Urban hostels, by contrast, represented a more diverse and fragmented social world, serving middle- and working-class visitors on vacation, people traveling for work, and those in need of temporary housing. Integrated into the urban grid while advertising their proximity to the ocean, they were generally located close to the city's amusements (drink stands, ice cream parlors, shooting galleries, recreation halls, and so on), and they offered a minimal slate of in-house amenities, including public restaurants (as opposed to guest dining rooms). Typically, they abutted the street and occupied their entire lots, with simple, boxy massing, modestly decorative façades, and limited decoration (if any) on side and rear walls (Figure 6). Prior to 1930, both urban hostels and luxury hotels, such as Fisher's King Cole Hotel (1926), were mostly Spanish colonial revival in style, contributing to a relatively coherent civic aesthetic even as they pulled the city in distinctive social and economic directions (Figure 7). Between these extremes were also hybrid types—luxury hotels integrated into the urban grid and a few urban hostels that were larger than all but the grandest luxury hotels.13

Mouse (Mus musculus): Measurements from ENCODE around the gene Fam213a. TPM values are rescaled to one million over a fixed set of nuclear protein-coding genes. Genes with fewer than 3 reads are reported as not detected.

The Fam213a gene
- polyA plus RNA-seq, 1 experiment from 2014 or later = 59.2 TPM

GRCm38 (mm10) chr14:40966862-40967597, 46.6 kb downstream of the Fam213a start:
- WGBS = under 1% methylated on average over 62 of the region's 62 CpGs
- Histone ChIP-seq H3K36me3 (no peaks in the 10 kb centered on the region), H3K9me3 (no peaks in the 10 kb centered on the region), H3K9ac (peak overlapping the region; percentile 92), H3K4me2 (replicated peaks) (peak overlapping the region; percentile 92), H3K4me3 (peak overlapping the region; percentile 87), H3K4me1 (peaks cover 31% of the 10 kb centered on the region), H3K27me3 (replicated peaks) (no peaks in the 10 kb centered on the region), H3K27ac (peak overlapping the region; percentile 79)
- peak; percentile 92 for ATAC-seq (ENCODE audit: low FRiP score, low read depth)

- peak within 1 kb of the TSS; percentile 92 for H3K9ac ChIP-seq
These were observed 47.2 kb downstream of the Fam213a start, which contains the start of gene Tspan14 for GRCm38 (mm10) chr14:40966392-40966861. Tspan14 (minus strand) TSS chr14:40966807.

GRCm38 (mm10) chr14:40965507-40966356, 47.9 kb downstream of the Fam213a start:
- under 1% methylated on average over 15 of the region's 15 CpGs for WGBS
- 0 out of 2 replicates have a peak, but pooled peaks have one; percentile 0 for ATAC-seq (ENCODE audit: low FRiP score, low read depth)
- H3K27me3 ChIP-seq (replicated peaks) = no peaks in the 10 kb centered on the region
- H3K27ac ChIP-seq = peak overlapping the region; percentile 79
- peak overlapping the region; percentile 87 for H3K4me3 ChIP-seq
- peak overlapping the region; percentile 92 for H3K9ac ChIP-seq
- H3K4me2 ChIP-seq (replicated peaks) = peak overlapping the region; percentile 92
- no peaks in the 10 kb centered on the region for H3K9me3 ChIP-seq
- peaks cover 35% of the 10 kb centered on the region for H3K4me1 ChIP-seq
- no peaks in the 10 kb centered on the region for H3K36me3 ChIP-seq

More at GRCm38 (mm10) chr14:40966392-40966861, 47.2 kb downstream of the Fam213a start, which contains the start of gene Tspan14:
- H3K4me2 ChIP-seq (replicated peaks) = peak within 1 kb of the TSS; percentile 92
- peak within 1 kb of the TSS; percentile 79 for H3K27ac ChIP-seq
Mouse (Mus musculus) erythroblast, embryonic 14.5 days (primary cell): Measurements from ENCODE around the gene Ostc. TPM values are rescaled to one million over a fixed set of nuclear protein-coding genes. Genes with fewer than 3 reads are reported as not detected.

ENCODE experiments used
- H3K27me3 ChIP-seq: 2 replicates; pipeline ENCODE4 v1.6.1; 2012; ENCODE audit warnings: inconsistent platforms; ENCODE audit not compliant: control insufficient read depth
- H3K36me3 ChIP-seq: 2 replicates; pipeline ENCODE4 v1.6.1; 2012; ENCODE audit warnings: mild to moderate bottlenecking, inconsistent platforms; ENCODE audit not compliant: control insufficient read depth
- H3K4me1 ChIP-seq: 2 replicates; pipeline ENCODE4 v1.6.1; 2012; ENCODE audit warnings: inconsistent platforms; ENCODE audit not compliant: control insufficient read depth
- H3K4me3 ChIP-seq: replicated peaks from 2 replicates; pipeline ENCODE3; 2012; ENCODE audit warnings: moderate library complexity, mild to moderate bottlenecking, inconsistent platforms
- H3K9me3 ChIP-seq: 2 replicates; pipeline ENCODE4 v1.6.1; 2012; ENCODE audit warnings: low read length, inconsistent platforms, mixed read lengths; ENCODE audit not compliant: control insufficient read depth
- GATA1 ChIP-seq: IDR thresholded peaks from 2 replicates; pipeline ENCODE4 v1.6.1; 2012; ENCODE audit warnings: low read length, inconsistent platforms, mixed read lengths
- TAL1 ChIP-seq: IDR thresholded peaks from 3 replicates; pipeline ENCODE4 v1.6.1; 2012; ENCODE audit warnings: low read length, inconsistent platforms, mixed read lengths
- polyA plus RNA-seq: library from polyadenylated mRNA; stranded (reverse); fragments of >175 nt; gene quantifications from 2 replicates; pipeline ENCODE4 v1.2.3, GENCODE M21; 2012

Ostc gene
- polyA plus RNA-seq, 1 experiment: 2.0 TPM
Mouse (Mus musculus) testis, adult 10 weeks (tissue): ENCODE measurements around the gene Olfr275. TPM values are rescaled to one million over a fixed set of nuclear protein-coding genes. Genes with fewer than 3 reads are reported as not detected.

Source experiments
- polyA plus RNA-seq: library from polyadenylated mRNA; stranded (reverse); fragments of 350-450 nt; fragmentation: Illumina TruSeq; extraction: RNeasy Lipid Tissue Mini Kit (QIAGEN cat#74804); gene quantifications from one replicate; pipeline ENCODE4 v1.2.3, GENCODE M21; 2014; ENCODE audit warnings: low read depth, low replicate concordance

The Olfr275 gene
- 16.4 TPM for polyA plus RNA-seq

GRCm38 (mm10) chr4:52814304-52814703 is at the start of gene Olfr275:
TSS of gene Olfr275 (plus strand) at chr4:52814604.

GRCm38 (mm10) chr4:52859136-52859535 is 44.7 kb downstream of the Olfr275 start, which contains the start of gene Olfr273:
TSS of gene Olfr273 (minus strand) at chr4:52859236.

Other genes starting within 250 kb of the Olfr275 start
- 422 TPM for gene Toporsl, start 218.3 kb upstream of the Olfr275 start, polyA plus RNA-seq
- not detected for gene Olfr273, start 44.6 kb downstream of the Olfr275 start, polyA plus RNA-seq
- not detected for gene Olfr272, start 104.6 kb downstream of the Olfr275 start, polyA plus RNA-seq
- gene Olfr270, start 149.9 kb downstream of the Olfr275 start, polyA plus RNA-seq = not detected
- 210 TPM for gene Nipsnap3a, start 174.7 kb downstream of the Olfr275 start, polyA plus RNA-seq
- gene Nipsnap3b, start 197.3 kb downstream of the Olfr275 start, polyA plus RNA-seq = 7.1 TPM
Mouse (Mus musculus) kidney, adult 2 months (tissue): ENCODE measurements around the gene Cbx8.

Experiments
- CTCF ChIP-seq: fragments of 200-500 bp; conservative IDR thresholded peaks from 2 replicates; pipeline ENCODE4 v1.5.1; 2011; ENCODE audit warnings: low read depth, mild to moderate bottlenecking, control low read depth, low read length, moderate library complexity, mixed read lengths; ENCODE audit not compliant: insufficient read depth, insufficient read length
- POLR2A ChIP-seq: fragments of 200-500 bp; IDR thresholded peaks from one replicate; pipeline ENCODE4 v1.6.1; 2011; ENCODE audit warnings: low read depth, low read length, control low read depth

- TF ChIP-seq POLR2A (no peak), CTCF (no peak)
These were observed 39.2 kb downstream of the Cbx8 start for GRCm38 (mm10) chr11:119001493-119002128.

Although property ownership changed considerably in Miami Beach between World War I and the beginning of the Great Depression, city building there was dominated by three primary landholders: the Collins–Pancoast family, Carl Fisher, and the Lummus brothers. The Collins–Pancoast family initially owned a vast stretch of the island between Fourteenth and Sixty-Seventh Streets, a large section of which was occupied by avocado orchards before it was developed into neighborhoods filled with single-family homes. In 1913, Fisher acquired a swath of land at the south end of the Collins–Pancoast family property, 1,800 feet wide and running from the bay to the ocean, in exchange for funding John Collins's then-stalled cross-bay causeway—the first automobile bridge between Miami and Miami Beach. Fisher soon expanded his holdings and took the lead in the city's resort development. J. N. Lummus, the city's first mayor, and his brother J. E. Lummus—both Miami bankers—purchased 500 acres at the island's southern tip in 1912 and began selling property to recoup their investment. By 1916, they had sold most of their holdings. The varying approaches to sales among Fisher, the Collins–Pancoast family, and the Lummus brothers resulted in a fragmented pattern of landownership in the South Beach area. As historian Howard Kleinberg has noted, “All three entrepreneurs had different selling styles and ambitions for their portions of Miami Beach, although Fisher and Collins were much closer to each other in goals for their property.”14
By the 1920s, when hotel building intensified, the city had two main arenas of development: a large section of South Beach, formerly owned mainly by the Lummus brothers, with multiple small landowners buying and selling property as circumstances and opportunities permitted; and considerably larger tracts to the north and west controlled by Fisher and the Collins–Pancoast family, both of whom sought to apply more coordinated approaches toward developing their real estate empires.